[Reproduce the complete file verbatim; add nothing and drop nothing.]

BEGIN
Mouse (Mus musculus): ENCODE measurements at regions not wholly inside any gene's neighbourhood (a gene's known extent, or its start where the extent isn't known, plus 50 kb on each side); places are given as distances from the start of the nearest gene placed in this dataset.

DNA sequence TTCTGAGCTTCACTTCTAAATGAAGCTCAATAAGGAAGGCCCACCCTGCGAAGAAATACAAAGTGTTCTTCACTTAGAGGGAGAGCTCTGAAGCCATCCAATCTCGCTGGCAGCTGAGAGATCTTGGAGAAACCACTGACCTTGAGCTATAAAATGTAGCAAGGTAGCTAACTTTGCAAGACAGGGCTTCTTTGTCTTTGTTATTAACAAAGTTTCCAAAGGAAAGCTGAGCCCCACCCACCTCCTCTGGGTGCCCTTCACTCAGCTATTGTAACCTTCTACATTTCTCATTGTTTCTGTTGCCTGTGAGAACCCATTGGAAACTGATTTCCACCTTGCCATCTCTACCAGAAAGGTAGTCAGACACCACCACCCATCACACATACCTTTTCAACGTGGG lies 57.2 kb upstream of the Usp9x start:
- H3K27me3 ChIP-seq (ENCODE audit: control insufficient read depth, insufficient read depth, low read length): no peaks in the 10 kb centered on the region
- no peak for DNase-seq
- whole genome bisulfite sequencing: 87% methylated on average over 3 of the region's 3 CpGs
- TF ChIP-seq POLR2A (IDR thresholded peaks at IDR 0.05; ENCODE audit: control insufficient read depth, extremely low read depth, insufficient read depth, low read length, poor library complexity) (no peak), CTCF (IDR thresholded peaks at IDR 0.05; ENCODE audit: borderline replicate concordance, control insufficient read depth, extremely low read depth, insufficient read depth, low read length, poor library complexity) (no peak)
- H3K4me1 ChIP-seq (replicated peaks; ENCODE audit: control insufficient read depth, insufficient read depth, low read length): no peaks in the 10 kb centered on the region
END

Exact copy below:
Mouse (Mus musculus): ENCODE measurements at regions not wholly inside any gene's neighbourhood (a gene's known extent, or its start where the extent isn't known, plus 50 kb on each side); places are given as distances from the start of the nearest gene placed in this dataset.

DNA sequence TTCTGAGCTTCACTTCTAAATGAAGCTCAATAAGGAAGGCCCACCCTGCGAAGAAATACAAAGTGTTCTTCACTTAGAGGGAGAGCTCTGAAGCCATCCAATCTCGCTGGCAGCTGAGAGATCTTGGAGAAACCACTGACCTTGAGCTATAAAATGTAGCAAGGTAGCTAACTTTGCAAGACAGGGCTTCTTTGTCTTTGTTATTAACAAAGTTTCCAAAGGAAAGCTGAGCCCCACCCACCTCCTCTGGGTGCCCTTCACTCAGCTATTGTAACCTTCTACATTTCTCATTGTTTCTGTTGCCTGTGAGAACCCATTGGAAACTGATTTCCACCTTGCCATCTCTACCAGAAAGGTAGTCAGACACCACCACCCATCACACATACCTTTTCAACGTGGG lies 57.2 kb upstream of the Usp9x start:
- H3K27me3 ChIP-seq (ENCODE audit: control insufficient read depth, insufficient read depth, low read length): no peaks in the 10 kb centered on the region
- no peak for DNase-seq
- whole genome bisulfite sequencing: 87% methylated on average over 3 of the region's 3 CpGs
- TF ChIP-seq POLR2A (IDR thresholded peaks at IDR 0.05; ENCODE audit: control insufficient read depth, extremely low read depth, insufficient read depth, low read length, poor library complexity) (no peak), CTCF (IDR thresholded peaks at IDR 0.05; ENCODE audit: borderline replicate concordance, control insufficient read depth, extremely low read depth, insufficient read depth, low read length, poor library complexity) (no peak)
- H3K4me1 ChIP-seq (replicated peaks; ENCODE audit: control insufficient read depth, insufficient read depth, low read length): no peaks in the 10 kb centered on the region